The first 30 measures are shaping up. I am finding it interesting that as these measures come back into memory, I am having some of the same mistakes I made many years ago pop back up. I expect that diligence in my practice will correct the problem areas. Again, 30 measures under my belt in the front-end means 30 measures under my belt on the back-end. "The conversation" seems to be holding up nicely and I still go back over it hands-separately for good measure.
Whenever I practice, I try to practice a measure plus one. That means I practice a measure, plus the first note of the next measure. This helps in committing the piece to memory, but also helps create starting points in my memory in case I make a mistake when performing.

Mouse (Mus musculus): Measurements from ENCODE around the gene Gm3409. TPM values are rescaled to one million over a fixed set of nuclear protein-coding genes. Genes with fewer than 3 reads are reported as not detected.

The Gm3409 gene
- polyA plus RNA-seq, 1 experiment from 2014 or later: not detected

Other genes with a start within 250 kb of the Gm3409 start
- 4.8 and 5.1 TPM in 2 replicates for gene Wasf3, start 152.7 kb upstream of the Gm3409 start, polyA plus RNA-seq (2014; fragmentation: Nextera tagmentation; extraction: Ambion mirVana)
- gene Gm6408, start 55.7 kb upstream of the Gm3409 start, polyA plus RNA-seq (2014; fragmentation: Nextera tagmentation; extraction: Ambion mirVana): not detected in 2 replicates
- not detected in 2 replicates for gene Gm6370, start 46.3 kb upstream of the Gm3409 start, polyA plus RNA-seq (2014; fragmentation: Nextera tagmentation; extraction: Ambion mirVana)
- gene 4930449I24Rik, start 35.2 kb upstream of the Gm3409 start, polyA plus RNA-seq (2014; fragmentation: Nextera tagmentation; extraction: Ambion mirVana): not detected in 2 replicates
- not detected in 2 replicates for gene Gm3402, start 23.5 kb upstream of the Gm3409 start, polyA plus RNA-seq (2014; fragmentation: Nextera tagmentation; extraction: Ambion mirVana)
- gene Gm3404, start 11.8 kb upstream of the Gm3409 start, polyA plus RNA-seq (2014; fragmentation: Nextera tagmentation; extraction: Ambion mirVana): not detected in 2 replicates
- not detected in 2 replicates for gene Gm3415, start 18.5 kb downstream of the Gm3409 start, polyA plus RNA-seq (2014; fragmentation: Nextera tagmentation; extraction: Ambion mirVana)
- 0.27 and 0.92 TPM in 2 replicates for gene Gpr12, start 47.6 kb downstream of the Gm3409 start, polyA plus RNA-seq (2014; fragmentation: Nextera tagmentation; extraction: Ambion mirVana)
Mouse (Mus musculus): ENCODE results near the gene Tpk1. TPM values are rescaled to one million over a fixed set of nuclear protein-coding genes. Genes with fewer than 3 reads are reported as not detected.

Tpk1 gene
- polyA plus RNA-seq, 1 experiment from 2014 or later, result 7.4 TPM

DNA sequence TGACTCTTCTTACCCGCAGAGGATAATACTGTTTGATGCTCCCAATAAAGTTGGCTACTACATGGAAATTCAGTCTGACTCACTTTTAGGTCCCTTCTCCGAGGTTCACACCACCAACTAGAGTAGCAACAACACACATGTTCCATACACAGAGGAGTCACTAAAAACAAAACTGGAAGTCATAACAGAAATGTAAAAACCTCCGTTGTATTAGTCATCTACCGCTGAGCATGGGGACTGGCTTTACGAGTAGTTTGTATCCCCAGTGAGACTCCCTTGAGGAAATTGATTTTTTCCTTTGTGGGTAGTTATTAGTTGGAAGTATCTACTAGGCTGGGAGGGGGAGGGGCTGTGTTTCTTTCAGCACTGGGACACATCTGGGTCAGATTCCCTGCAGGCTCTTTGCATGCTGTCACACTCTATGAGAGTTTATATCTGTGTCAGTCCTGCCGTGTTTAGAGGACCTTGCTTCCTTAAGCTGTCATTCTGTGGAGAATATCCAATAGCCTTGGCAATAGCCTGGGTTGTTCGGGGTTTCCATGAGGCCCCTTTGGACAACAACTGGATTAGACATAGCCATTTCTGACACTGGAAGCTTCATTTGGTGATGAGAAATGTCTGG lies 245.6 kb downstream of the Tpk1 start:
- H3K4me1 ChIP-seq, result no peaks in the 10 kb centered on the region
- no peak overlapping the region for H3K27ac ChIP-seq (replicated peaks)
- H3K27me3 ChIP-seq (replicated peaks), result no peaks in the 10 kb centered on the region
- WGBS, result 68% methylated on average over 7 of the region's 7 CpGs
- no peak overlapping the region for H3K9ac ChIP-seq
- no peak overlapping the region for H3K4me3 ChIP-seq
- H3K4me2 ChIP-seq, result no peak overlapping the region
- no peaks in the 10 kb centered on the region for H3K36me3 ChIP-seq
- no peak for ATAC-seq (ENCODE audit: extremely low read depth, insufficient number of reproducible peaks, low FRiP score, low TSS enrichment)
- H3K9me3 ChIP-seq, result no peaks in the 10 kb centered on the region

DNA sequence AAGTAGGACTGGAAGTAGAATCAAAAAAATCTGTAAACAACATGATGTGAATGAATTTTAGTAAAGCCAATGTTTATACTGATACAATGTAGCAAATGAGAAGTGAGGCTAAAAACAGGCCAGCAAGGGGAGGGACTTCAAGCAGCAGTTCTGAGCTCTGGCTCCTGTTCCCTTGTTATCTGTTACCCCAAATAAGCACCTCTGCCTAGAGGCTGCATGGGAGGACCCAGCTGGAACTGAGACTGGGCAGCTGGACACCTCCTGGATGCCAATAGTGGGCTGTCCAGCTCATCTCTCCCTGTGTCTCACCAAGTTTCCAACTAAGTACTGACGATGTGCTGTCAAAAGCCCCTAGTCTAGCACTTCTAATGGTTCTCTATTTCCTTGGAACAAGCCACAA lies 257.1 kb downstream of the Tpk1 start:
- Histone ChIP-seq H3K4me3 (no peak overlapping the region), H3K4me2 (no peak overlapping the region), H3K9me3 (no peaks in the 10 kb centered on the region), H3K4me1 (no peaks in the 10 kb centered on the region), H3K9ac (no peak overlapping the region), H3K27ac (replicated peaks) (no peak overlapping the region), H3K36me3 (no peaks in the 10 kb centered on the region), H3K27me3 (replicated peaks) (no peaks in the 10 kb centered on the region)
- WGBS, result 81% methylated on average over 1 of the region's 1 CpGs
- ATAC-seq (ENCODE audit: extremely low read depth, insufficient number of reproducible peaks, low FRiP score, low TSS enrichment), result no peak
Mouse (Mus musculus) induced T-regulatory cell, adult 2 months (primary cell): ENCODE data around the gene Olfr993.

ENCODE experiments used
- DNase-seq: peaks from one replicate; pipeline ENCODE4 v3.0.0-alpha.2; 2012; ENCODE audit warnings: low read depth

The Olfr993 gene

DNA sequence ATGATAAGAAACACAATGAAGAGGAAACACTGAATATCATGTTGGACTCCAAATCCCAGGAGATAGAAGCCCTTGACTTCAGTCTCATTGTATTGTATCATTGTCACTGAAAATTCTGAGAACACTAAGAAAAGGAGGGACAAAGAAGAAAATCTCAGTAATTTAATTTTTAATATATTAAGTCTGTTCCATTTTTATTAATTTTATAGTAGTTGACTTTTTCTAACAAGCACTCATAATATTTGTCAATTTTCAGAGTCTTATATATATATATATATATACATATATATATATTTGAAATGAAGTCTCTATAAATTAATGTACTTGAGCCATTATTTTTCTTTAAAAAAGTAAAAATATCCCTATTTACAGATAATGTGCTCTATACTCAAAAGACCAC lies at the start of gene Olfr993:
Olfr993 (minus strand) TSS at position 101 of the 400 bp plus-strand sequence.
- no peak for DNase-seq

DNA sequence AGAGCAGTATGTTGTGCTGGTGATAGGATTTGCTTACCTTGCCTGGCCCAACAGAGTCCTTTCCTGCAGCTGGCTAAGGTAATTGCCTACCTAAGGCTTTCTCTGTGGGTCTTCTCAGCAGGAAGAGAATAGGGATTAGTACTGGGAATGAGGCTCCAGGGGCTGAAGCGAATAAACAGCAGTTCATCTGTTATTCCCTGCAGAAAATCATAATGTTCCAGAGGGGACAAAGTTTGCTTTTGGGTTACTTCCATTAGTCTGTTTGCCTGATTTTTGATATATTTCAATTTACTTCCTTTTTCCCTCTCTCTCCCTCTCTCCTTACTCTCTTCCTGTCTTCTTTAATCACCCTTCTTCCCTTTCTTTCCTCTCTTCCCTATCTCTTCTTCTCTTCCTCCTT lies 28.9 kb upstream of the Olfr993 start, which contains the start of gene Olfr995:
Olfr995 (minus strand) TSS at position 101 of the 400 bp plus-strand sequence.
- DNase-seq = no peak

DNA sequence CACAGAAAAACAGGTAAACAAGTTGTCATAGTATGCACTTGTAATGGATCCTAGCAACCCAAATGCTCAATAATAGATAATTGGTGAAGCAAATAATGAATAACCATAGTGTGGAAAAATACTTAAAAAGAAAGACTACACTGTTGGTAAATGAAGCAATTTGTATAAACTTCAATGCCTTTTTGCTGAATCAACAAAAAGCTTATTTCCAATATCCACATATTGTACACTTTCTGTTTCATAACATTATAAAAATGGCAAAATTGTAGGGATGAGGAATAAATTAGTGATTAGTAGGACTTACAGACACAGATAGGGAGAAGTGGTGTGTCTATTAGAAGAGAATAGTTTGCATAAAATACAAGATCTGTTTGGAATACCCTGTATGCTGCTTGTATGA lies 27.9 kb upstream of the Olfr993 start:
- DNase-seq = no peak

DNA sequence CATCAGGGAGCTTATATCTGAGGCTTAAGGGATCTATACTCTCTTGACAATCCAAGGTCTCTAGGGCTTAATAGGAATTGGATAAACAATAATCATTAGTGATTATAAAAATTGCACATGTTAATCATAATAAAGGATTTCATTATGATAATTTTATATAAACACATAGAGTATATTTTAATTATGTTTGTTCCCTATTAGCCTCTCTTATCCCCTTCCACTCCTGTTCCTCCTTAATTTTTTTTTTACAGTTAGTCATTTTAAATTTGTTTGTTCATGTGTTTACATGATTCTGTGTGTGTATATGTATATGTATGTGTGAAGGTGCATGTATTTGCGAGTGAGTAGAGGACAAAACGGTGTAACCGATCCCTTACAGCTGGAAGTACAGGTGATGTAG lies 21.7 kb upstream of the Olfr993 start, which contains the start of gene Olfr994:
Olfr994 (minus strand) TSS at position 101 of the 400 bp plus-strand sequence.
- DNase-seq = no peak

Musical notations of the day are: Tempo di Marcia un poco vivace and sempre.
Tempo di Marcia un poco vivace is just as you might think: The tempo is a slightly lively march. There is a lot of partying going on on the wedding day. It has to be played appropriately!
Here, the notation is sempre pp. Sempre means always and usually accompanies the playing style desired by the composer. Here, sempre pp means always pianissimo. Pianissimo means very soft. The party part of WDAT is both soft and loud. It builds several times and has a very climatic send-off into the conversation. Almost like the bride and groom literally step into a quiet room.